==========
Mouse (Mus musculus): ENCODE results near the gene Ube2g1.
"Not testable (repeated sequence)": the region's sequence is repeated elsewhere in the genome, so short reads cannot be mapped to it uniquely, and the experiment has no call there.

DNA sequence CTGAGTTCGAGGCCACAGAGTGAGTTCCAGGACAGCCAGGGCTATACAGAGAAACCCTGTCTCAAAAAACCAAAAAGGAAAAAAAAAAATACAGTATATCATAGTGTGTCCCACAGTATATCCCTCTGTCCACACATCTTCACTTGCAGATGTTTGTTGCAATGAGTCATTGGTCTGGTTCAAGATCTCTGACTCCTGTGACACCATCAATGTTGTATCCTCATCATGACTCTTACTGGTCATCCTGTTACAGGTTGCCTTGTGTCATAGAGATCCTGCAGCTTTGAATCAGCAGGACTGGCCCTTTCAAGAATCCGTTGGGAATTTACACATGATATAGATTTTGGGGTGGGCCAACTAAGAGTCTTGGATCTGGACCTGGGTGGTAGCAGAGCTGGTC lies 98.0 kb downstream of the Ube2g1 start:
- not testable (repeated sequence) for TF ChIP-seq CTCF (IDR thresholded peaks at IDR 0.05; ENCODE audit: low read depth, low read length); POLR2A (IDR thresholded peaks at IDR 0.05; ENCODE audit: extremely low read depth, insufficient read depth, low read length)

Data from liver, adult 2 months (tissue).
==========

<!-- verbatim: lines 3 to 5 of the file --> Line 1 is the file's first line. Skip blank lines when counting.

DNA sequence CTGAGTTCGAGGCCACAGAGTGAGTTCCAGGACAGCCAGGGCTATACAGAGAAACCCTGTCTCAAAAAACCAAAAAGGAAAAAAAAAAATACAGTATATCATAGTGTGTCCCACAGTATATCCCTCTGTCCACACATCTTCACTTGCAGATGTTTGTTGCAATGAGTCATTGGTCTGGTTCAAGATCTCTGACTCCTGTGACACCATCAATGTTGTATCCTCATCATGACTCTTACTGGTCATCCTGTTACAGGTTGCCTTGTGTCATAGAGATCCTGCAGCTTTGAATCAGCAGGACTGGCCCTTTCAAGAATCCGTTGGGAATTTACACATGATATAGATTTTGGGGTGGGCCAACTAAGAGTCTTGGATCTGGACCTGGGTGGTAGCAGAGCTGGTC lies 98.0 kb downstream of the Ube2g1 start:
- not testable (repeated sequence) for TF ChIP-seq CTCF (IDR thresholded peaks at IDR 0.05; ENCODE audit: low read depth, low read length); POLR2A (IDR thresholded peaks at IDR 0.05; ENCODE audit: extremely low read depth, insufficient read depth, low read length)

Data from liver, adult 2 months (tissue).